That is why I appeal to your nativism, Trump might explain, why I elevate our national identity into a cult, why I trace our origins to our membership in the same country and pinpoint outliers as enemies, why I paint a portrait of a conspiracy, a deliberate plan, to keep you oppressed, why it is an international plot rather than one attributable to Russia or China, let alone North Korea and Turkey. That is why xenophobia is not to be discarded but embraced. You feel besieged because you are besieged by a cosmopolitan conspiracy of globalization. And in league with Muslims, a far better target for Americans than Jews. Like Leon Trotsky, like Mao Zeduog of the cultural revolution, revolution, revolt and the enhancing the belief that the other are truly revolting, requires a permanent commitment, a permanent revolution. A campaign had to be forged on breaking one’s teeth by biting the air and regarding human flesh as disposable and ready to be sacrificed as a scorched-earth burnt offering.

So is Trump a fascist? Certainly ha has many of the traits. Certainly there is a family resemblance between himself and Putin, between himself and Erdoğan, between himself and Mussolini, between himself and Hitler. But it is only a family resemblance. Donald Trump is on the same range of leaders in the politics of resentment, but he is at the other extreme from Hitler, though he shares none of Hitler’s traits, but some of the characteristics of those who mediate between Hitler and himself and increasingly carry a bit more of Trump’s character the closer they stand shoulder to shoulder with him. In the serial and uninterrupted series of decreasing similarities between Trump and Hitler, we find the suspicions of fascism, but as we near the Trump terminus, the core elements are missing. That is why we may be prone to labeling Trump as a fascist, but also why he is not one and why, in labeling him that way as a slogan rather than as a conclusion of empirical analysis and critique, we lose by falling onto the same practice of false labeling which is his forte.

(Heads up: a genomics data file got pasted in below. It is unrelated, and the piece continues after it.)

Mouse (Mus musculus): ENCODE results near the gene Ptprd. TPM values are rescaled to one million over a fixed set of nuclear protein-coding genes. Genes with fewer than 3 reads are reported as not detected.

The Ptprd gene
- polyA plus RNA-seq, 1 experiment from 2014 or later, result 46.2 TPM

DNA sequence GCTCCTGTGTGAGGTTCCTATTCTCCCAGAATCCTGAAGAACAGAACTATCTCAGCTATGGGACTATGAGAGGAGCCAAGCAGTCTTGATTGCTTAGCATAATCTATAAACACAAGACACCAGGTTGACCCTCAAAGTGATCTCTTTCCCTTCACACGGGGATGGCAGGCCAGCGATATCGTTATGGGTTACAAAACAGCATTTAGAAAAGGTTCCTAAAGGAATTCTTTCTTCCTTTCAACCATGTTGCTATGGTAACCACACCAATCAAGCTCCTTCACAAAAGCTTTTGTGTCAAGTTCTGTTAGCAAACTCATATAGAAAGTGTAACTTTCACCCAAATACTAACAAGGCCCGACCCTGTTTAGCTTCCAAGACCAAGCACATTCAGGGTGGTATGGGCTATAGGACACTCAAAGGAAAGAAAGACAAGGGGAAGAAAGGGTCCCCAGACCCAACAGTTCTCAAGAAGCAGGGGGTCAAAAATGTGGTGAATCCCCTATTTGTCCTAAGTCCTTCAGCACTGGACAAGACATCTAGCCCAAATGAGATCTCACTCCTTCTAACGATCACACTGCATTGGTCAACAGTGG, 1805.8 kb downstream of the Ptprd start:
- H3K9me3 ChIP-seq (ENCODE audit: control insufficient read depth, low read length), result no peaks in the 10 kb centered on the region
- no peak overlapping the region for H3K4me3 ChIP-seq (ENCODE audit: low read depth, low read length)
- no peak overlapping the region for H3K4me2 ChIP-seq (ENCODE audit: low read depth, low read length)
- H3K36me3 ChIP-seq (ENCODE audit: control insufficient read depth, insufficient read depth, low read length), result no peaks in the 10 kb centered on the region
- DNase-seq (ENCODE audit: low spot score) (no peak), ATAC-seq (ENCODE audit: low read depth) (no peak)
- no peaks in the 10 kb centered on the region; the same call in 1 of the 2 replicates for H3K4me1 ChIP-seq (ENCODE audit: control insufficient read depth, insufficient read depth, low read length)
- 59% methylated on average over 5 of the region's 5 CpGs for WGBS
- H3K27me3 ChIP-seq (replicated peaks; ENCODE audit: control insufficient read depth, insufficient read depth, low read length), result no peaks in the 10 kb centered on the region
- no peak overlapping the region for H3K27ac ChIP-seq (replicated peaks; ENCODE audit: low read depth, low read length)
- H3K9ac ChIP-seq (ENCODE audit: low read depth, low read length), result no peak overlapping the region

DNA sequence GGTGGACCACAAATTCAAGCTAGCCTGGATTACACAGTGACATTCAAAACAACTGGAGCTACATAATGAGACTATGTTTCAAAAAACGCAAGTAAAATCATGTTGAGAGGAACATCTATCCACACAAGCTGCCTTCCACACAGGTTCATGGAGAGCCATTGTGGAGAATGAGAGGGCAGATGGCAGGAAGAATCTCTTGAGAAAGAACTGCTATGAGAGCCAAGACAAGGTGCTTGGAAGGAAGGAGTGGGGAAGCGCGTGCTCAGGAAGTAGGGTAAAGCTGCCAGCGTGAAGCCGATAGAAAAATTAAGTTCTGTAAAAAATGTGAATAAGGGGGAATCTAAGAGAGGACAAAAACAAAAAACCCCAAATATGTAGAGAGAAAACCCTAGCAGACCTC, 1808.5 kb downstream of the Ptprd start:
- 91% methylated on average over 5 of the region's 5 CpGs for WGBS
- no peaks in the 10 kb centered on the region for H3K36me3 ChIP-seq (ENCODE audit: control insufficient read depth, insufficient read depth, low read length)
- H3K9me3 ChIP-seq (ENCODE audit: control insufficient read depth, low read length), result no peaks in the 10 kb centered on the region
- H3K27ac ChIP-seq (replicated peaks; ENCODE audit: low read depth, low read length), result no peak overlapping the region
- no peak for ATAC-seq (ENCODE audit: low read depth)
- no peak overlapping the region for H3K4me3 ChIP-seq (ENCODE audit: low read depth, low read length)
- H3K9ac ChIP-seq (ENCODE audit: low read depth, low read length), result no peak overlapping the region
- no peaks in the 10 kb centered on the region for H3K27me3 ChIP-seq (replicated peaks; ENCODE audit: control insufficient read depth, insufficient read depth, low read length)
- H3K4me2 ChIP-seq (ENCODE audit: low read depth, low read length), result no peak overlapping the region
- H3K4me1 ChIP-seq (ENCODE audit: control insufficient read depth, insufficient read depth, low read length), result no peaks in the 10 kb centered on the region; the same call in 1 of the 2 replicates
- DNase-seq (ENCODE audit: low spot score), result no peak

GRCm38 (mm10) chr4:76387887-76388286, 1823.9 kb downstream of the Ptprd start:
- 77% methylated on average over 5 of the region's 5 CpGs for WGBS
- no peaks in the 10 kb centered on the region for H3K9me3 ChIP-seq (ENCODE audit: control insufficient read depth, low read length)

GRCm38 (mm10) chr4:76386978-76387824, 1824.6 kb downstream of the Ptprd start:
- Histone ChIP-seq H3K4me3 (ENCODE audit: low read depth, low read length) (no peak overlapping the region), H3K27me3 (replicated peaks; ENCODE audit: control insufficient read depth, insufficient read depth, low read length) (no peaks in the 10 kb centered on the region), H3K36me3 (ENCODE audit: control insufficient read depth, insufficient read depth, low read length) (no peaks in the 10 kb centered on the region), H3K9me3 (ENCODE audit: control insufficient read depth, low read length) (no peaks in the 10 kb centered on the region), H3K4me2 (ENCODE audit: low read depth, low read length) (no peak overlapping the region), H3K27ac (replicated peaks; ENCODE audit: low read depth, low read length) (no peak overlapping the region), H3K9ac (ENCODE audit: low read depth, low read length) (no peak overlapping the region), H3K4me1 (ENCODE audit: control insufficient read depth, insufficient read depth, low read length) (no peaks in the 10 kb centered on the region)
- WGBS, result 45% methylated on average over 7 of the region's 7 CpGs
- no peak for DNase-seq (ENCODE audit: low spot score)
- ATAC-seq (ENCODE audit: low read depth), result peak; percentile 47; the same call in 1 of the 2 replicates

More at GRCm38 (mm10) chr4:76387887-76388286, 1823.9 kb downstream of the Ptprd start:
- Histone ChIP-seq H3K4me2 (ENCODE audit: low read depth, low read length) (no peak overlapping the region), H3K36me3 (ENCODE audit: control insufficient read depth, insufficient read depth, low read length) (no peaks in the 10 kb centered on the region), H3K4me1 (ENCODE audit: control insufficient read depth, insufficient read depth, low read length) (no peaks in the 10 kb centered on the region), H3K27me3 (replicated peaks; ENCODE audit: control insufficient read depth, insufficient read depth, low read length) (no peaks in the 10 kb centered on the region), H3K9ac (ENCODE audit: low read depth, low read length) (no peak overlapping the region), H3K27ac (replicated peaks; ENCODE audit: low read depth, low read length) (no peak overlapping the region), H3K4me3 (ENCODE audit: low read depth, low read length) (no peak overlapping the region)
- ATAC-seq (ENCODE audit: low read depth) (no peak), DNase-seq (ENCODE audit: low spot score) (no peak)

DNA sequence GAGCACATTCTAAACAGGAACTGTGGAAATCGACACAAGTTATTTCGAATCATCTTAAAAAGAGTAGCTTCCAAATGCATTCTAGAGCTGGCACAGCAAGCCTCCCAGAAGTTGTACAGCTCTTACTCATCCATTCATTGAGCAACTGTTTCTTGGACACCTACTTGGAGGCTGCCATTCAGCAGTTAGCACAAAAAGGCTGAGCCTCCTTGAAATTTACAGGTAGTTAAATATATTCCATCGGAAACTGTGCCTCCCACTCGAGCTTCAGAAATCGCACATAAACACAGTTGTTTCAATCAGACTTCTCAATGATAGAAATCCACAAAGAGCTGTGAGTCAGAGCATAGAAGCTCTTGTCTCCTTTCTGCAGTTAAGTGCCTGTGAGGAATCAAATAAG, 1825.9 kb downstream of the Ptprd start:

The reality, in the end, is that Donald Trump lacks enough of the qualities to make him a true fascistic leader.

With the help of Alex Zisman